- The Washington Times - Monday, September 15, 2003

Republicans believe they have cleared the last hurdle to passing a ban on partial-birth abortion, with the Senate expected to send the measure this week to be finalized in a conference with the House.

“At this point, I think we’re just about as locked in as anyone can be on getting this to the president,” a Senate Republican aide said.

Under an agreement reached with Democrats in July after much delay, the Senate will have eight hours of debate this week and then vote on a motion by Sen. Barbara Boxer, California Democrat. After that, the measure will go to a House-Senate conference.

The motion, which likely will come to a vote Thursday, essentially would insist on language supporting Roe v. Wade, the landmark 1973 Supreme Court decision that struck down state laws against abortion.



The Roe language, crafted by Sen. Tom Harkin, Iowa Democrat, is the only difference between the House and Senate bills. When the House moved to go to conference, it insisted on its own version of the bill without the language.

“The … language is being stripped out of the bill,” Mrs. Boxer said during debate on the issue, which started last night. “I want the Senate to disagree.”

Mrs. Boxer insisted on the Senate vote this week, which she wants to highlight which senators support the Roe language and which do not, Republican aides said.

Republicans, however, have a strategy to take the steam out of her effort.

“We’re going to support her motion,” the Senate Republican aide said, adding that Republicans will treat Mrs. Boxer’s proposal as a routine motion to go to conference. “This ensures the other side can’t play politics with the partial-birth abortion ban.”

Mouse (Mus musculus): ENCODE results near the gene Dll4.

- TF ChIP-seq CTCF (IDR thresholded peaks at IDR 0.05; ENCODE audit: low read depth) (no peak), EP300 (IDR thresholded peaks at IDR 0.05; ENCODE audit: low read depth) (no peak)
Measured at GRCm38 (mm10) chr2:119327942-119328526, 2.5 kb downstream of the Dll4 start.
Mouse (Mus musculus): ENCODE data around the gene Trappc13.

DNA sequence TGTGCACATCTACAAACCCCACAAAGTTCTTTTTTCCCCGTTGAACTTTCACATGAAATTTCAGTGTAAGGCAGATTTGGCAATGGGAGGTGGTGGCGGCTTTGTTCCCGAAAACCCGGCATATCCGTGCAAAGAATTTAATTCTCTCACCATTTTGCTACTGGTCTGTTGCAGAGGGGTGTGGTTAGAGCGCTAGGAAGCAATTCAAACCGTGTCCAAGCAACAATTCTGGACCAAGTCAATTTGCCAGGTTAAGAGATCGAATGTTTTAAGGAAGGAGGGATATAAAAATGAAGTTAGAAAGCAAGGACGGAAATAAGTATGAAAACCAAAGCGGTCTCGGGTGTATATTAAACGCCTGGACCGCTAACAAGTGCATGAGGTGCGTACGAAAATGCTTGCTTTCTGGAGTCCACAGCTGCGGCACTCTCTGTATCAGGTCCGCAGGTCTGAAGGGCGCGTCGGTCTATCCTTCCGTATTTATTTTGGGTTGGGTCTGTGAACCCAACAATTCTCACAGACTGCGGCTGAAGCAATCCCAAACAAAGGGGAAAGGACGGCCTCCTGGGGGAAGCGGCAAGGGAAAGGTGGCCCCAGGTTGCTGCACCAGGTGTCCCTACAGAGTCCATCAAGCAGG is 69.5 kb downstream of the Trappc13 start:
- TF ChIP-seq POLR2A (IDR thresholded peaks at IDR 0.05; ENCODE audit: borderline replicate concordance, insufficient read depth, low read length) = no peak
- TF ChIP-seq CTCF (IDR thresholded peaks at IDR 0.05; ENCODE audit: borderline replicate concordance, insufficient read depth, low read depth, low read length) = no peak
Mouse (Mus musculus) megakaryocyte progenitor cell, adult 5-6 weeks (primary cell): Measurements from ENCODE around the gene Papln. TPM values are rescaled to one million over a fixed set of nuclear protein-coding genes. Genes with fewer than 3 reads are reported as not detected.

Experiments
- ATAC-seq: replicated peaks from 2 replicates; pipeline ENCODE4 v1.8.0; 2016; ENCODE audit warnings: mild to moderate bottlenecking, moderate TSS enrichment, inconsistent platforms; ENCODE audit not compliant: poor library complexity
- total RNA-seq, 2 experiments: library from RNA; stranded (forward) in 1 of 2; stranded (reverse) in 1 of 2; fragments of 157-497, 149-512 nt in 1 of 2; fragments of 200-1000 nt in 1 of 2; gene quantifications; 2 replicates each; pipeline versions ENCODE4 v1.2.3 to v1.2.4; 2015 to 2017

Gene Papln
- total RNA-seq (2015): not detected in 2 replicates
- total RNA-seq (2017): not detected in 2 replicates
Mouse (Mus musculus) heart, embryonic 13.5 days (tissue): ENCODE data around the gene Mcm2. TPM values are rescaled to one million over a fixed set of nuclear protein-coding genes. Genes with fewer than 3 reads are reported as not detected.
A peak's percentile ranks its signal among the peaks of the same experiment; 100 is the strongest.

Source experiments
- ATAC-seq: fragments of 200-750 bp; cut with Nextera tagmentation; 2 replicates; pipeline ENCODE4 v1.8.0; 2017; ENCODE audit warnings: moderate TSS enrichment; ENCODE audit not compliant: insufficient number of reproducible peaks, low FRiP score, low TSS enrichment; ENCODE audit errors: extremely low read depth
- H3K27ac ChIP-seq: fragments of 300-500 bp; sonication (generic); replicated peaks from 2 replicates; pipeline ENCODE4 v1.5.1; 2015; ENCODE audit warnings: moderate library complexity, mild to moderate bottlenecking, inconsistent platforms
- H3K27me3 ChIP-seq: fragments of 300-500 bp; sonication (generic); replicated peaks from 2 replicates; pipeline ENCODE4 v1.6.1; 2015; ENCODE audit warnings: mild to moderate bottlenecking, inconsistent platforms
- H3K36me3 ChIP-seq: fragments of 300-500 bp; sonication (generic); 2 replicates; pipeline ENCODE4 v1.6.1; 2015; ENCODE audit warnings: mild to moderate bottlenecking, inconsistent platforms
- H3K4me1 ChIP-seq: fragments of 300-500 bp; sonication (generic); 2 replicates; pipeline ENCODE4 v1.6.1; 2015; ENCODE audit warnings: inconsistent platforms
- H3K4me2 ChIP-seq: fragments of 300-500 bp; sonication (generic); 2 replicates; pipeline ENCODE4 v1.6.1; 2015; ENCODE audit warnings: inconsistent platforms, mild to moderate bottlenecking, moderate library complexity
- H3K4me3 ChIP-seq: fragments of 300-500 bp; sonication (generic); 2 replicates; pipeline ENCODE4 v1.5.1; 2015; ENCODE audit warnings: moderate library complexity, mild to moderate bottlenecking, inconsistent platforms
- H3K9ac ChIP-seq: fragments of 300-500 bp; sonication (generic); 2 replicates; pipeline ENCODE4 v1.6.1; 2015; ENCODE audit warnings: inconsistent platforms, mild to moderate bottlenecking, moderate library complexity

“The goal is to get to conference,” a Senate Republican leadership aide said. “Once this gets into conference, all this is going to be worked out.”

A Senate Democratic aide said Democrats “don’t have the votes to keep this in limbo and out of conference.”

Republicans say there is no question the Harkin language will be removed in conference. Because both bills passed with broad bipartisan support, they said, the final conference report likely would be approved in both chambers as well.

Senate Democrats could filibuster the final bill when it returns from conference, but that would put them in the tough position of blocking a measure that most Americans support.

“That would be wonderful,” the Senate Republican aide said, “to have the story headlines being ‘Democrats filibuster the partial-birth abortion ban.’”

The aide said Senate supporters of the measure have the 60 votes needed to overcome a filibuster anyway.

In partial-birth abortion, a procedure also known as dilation and extraction, the baby is partially delivered before its skull is pierced and its brain sucked out.

Some Democrats say the legislation is unconstitutional and part of an underlying effort to ban all abortion.

“It is their intention to overturn Roe v. Wade,” said Sen. Richard J. Durbin, Illinois Democrat.

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